Virus Outbreak Colorado

Gov. Jared Polis makes a point during a news conference on the state’s efforts to curb the spread of the coronavirus June 24, 2020 in Denver.

Just a couple of weeks ago we observed here that the country’s politicians seemed to be catching COVID-19 at such a fast clip that it had become a workaday development. Still newsworthy, sure, but less and less so. There are in fact now webpages that tally how many members of Congress have tested positive; how many elected state and local officials across the country have done so, and so forth. As reported in The Gazette recently, at least two members of Colorado’s congressional delegation — U.S. Reps. Ed Perlmutter of the 7th Congressional District and Doug Lamborn, of the 5th — have tested COVID positive.

Arguably the novelty of prominent pols contracting the virus wore off once and for all when President Trump tested positive earlier this fall during his presidential campaign. As we’ve noted, he checked in and out of the Walter Reed National Military Medical Center near Washington in three days. It was a fairly brief stay given his age, 74, and the higher risk associated with it. Perhaps a more serious bout was anticipated by the press and public because the vast majority of COVID hospitalizations and deaths involve the elderly.

The president had been dismissive of the virus all along — earning admiration from fans and condemnation from detractors — and apparently remains underwhelmed by it to this day. Some of his detractors seemed to feel he should have come across as more chastened following his own bout with COVID, even though it was brief and uneventful. Maybe it could have served as an act of contrition by the president for, in their view, having led so poorly in the national response to the pandemic. Love Trump or not, waiting for him to wax humble about anything, whether his health or his golf game, is probably time better spent on other endeavors.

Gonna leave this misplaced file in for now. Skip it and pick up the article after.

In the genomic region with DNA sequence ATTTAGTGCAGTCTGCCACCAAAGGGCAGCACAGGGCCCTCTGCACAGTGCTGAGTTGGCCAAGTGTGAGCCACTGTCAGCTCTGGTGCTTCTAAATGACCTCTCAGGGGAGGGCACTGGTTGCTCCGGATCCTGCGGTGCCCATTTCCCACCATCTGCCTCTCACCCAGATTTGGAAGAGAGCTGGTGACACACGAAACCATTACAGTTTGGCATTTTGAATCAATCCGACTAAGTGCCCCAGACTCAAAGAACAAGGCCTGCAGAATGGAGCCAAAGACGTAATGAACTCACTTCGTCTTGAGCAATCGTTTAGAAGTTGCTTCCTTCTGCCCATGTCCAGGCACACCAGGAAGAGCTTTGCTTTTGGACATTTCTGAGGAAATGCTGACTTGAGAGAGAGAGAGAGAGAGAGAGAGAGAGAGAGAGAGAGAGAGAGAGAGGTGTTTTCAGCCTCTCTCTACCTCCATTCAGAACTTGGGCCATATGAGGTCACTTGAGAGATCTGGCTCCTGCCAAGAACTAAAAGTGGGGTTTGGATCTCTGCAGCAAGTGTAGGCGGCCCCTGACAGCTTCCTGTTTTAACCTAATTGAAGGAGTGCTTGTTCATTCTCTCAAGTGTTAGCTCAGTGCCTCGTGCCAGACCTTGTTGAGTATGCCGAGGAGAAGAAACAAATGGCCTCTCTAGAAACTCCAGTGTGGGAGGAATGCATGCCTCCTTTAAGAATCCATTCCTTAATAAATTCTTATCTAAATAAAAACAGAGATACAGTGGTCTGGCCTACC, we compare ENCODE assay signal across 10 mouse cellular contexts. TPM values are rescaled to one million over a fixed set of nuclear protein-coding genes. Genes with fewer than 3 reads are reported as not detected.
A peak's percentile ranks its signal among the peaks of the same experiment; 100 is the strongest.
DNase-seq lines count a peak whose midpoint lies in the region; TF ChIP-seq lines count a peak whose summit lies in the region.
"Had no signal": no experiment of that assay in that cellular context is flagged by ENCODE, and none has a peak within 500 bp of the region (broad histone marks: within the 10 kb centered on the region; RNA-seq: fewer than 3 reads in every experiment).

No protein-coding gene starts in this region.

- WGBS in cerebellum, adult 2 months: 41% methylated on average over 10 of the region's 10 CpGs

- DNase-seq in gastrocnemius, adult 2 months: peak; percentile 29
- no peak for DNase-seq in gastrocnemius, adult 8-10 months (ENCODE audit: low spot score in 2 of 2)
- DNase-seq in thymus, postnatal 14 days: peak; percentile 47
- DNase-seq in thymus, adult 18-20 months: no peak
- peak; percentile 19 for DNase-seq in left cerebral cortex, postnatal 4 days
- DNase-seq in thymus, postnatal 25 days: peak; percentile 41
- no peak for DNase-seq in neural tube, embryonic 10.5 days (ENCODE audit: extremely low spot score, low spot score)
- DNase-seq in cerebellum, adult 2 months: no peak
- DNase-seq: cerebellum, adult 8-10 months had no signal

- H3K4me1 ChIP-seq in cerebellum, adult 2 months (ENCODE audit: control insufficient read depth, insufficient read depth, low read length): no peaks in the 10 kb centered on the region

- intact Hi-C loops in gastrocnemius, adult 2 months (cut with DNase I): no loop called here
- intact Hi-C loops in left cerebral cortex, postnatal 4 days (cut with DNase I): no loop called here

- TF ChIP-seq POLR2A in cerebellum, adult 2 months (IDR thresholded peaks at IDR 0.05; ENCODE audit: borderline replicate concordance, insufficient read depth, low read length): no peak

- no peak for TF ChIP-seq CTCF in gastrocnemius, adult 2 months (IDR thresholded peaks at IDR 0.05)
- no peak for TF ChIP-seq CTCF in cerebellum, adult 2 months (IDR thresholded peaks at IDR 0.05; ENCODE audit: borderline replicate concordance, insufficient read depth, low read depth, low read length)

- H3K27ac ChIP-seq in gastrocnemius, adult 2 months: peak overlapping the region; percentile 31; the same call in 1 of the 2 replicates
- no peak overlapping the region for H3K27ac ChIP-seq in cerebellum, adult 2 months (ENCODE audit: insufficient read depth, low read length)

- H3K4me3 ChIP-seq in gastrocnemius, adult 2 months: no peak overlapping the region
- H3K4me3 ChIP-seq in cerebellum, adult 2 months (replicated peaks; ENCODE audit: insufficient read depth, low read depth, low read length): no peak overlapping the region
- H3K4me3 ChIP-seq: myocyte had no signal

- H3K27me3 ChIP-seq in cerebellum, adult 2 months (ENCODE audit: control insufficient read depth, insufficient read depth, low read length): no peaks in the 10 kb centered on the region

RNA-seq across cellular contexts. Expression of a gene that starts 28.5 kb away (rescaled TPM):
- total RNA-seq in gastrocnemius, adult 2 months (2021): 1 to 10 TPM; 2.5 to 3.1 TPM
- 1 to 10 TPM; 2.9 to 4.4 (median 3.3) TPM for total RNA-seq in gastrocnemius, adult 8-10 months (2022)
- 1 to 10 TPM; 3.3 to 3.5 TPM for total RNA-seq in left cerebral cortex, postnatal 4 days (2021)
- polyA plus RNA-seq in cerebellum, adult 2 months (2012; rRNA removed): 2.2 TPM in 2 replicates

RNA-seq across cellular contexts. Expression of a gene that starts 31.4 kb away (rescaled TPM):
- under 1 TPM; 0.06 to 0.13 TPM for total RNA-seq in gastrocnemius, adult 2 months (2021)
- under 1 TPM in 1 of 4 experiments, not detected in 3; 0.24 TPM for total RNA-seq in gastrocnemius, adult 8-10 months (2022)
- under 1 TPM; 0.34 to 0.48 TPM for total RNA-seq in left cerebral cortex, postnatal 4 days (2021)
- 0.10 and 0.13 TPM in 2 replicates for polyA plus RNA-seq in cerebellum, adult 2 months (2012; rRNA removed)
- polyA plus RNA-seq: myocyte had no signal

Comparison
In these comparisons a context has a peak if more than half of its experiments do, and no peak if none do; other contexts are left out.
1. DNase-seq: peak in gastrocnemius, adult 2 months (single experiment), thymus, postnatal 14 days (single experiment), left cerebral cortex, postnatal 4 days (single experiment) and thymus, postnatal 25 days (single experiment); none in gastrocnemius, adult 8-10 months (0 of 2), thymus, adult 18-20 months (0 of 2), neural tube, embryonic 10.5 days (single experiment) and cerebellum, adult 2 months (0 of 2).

It was in that context that Colorado’s own Gov. Jared Polis announced last weekend he, too, had tested positive for the virus. So far, it’s what we news folk call a one-day story, i.e., not likely to offer much of an aftermath. All the more so given the fact that as of Saturday evening, Polis and First Gentleman Marlon Reis were showing no symptoms at all despite both catching COVID. We wish them well and a speedy recovery to the extent either actually winds up ailing from the virus.

All of which lends perspective — even to something as epic as a pandemic. There is of course the plain reality that, like all viruses, this one spreads and is doing so quickly. Recent spikes in COVID cases across Colorado and the country remind us of that.

Hence, the governor’s warning, accompanying his disclosure that he had caught the virus: “…no one is immune from this virus…Now is the time to be more cautious than ever before. There is more of the virus circulating across the country, including in Colorado, now than there even was in the spring.”

At the same time, it serves to remember that overwhelmingly, most people who catch COVID-19 will not need hospitalization; many if not most will not even experience severe symptoms. Indeed, as the Associated Press report on the governor’s case of COVID noted in its now-standard refrain on the virus:

“For most people, the new coronavirus causes mild or moderate symptoms, such as fever and cough that clear up in two to three weeks. For some — especially older adults and people with existing health problems — it can cause more severe illness, including pneumonia, and death.”

To that, we’ll that add many who catch the virus, especially among the young, are found to have no symptoms at all. Our governor, middle-aged and by all appearances healthy, may well wind up having a similar experience. We hope so.

We note these developments even as the state has dialed up its restrictions on doing business and engaging in wide-ranging other activities. The premise is to ease the burden on Colorado’s health care providers. We once again urge state and local policy makers and other authorities to exercise restraint even as they understandably try to prevent inundation of Colorado’s hospitals. Balance must be maintained between the aim of controlling the spread of a virus — and the need to let Colorado’s economy, and all of society, breathe.

The rising COVID caseload turning up at hospitals is troubling and sometimes turns out tragic. Yet, it is also deeply troubling to see so many Colorado small businesses — many of them the lifeblood of the families that run them — shut down. It is alarming to see so many of our children marooned at home and isolated in “remote learning,” which for many kids remains a pale imitation of the real thing. It is disturbing to think what a toll Colorado’s seemingly never-ending lockdown in all its iterations is taking on our population’s mental health.

At long last, a vaccine is just around the corner. Until then, let’s keep things in perspective.